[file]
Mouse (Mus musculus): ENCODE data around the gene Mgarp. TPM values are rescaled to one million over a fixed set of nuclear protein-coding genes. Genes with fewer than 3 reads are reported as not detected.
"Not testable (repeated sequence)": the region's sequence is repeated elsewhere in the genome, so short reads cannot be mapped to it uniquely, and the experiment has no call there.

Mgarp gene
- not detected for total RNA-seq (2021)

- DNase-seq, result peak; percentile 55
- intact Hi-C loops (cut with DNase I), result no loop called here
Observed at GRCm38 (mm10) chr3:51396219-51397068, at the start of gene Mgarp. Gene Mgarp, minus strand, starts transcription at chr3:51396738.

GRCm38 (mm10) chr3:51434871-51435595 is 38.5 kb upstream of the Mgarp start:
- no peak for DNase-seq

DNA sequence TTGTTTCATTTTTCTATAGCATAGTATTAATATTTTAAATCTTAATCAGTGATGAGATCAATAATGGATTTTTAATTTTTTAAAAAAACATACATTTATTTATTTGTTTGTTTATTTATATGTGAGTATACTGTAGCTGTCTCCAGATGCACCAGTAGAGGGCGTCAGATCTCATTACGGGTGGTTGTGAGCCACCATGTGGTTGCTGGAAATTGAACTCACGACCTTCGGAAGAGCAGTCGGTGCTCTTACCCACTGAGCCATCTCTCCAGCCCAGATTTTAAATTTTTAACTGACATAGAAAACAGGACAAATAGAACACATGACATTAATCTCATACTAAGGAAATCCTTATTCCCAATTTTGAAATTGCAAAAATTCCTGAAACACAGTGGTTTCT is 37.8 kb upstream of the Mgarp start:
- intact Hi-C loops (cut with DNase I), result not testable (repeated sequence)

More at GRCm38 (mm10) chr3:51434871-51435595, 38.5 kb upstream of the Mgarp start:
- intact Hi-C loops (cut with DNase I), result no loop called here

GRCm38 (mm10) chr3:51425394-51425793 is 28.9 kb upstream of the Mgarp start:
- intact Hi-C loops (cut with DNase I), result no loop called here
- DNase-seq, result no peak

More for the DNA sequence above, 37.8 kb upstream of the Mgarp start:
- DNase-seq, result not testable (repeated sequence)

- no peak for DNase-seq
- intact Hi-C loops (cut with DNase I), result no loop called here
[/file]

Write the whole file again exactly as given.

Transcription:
Mouse (Mus musculus): ENCODE data around the gene Mgarp. TPM values are rescaled to one million over a fixed set of nuclear protein-coding genes. Genes with fewer than 3 reads are reported as not detected.
"Not testable (repeated sequence)": the region's sequence is repeated elsewhere in the genome, so short reads cannot be mapped to it uniquely, and the experiment has no call there.

Mgarp gene
- not detected for total RNA-seq (2021)

- DNase-seq, result peak; percentile 55
- intact Hi-C loops (cut with DNase I), result no loop called here
Observed at GRCm38 (mm10) chr3:51396219-51397068, at the start of gene Mgarp. Gene Mgarp, minus strand, starts transcription at chr3:51396738.

GRCm38 (mm10) chr3:51434871-51435595 is 38.5 kb upstream of the Mgarp start:
- no peak for DNase-seq

DNA sequence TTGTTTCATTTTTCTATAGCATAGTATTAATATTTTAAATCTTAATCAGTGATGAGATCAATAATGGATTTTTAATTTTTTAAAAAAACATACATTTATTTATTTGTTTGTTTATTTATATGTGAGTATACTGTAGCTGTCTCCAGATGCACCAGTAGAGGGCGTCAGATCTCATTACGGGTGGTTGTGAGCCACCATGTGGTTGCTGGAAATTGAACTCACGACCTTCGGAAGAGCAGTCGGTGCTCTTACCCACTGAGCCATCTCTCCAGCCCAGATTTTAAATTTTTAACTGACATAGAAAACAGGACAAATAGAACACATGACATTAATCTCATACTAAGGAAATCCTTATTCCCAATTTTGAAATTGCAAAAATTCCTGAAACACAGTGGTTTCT is 37.8 kb upstream of the Mgarp start:
- intact Hi-C loops (cut with DNase I), result not testable (repeated sequence)

More at GRCm38 (mm10) chr3:51434871-51435595, 38.5 kb upstream of the Mgarp start:
- intact Hi-C loops (cut with DNase I), result no loop called here

GRCm38 (mm10) chr3:51425394-51425793 is 28.9 kb upstream of the Mgarp start:
- intact Hi-C loops (cut with DNase I), result no loop called here
- DNase-seq, result no peak

More for the DNA sequence above, 37.8 kb upstream of the Mgarp start:
- DNase-seq, result not testable (repeated sequence)

- no peak for DNase-seq
- intact Hi-C loops (cut with DNase I), result no loop called here